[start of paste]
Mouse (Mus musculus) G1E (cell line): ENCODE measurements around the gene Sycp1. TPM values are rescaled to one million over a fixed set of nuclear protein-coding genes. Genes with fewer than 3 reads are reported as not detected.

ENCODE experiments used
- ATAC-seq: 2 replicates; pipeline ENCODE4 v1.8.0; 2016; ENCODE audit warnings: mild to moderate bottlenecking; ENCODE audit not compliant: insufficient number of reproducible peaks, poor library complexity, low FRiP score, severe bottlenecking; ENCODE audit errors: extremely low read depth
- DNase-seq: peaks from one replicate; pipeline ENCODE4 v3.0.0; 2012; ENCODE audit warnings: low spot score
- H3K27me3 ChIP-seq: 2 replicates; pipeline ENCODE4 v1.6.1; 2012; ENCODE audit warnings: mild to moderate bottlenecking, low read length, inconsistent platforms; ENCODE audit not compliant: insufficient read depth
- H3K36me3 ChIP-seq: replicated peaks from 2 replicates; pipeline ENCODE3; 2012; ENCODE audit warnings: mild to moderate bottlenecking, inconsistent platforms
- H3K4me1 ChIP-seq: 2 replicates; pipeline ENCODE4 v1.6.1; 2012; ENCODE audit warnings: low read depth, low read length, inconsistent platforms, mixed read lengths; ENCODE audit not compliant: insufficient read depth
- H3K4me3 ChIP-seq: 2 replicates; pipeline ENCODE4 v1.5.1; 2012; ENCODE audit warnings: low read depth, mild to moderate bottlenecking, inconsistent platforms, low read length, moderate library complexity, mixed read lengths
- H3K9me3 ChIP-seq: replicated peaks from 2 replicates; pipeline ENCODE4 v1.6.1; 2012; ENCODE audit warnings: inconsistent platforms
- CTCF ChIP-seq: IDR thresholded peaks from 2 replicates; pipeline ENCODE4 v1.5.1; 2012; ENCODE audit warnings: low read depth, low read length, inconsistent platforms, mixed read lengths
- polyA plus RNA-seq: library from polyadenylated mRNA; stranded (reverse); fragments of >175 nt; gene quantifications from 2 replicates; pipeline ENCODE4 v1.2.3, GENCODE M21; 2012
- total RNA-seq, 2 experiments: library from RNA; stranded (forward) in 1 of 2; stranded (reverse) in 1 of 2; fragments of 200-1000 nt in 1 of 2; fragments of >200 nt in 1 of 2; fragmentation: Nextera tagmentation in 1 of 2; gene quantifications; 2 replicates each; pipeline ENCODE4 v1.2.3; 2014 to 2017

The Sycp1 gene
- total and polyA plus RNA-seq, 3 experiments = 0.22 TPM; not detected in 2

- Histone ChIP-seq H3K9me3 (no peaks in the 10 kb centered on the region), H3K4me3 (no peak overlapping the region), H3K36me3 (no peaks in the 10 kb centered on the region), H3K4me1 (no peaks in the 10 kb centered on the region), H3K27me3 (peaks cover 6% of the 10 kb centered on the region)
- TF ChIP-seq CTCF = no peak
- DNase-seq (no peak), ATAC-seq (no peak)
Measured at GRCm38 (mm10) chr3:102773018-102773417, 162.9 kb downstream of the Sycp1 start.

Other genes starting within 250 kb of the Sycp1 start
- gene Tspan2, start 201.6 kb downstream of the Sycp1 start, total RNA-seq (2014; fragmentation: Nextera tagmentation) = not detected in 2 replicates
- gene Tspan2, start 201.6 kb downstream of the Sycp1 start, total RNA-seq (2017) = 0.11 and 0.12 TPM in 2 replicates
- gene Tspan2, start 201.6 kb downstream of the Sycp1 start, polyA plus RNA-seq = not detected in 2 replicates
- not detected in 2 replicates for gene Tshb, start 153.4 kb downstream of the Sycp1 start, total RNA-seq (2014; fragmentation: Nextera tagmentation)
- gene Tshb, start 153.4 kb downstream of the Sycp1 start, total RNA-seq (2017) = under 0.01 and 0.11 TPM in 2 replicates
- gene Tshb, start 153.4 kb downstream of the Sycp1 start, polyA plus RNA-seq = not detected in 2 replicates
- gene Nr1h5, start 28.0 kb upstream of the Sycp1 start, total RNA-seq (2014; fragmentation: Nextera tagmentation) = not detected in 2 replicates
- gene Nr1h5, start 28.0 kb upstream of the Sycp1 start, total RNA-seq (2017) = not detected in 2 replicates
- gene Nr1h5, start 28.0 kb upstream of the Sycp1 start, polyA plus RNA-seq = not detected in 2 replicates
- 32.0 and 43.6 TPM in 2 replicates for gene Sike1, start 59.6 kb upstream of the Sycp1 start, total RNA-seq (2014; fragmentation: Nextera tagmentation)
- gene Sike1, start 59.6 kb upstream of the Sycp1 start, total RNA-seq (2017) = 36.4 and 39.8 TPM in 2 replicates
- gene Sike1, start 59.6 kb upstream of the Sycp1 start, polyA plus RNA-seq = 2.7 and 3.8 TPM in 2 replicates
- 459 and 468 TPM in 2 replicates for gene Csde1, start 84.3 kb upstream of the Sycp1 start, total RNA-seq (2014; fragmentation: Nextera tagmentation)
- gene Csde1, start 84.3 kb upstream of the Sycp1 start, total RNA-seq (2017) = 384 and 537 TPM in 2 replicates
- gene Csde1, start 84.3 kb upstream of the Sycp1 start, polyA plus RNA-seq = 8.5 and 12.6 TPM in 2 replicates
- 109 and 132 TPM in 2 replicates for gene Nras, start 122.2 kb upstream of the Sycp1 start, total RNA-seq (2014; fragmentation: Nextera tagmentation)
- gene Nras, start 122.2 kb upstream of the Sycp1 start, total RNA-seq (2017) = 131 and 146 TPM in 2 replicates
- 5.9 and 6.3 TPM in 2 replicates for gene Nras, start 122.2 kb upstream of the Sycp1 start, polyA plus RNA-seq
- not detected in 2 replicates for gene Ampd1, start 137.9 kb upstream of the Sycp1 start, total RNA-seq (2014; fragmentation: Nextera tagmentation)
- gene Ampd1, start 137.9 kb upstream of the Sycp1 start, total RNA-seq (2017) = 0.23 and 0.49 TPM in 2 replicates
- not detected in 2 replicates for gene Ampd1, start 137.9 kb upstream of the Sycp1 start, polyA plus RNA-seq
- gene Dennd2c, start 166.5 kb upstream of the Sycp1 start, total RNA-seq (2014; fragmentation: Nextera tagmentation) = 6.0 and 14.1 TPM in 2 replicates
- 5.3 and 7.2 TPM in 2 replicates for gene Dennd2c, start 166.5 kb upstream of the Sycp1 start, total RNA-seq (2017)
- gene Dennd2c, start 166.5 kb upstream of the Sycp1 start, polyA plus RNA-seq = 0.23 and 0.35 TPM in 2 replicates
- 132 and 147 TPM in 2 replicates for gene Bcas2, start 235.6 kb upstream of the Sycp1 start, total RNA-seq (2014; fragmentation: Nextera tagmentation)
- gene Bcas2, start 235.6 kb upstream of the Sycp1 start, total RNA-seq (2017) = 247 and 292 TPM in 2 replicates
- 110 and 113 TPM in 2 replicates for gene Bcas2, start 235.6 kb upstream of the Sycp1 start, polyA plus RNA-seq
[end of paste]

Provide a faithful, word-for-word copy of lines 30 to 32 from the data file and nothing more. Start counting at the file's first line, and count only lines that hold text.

- gene Sike1, start 59.6 kb upstream of the Sycp1 start, total RNA-seq (2017) = 36.4 and 39.8 TPM in 2 replicates
- gene Sike1, start 59.6 kb upstream of the Sycp1 start, polyA plus RNA-seq = 2.7 and 3.8 TPM in 2 replicates
- 459 and 468 TPM in 2 replicates for gene Csde1, start 84.3 kb upstream of the Sycp1 start, total RNA-seq (2014; fragmentation: Nextera tagmentation)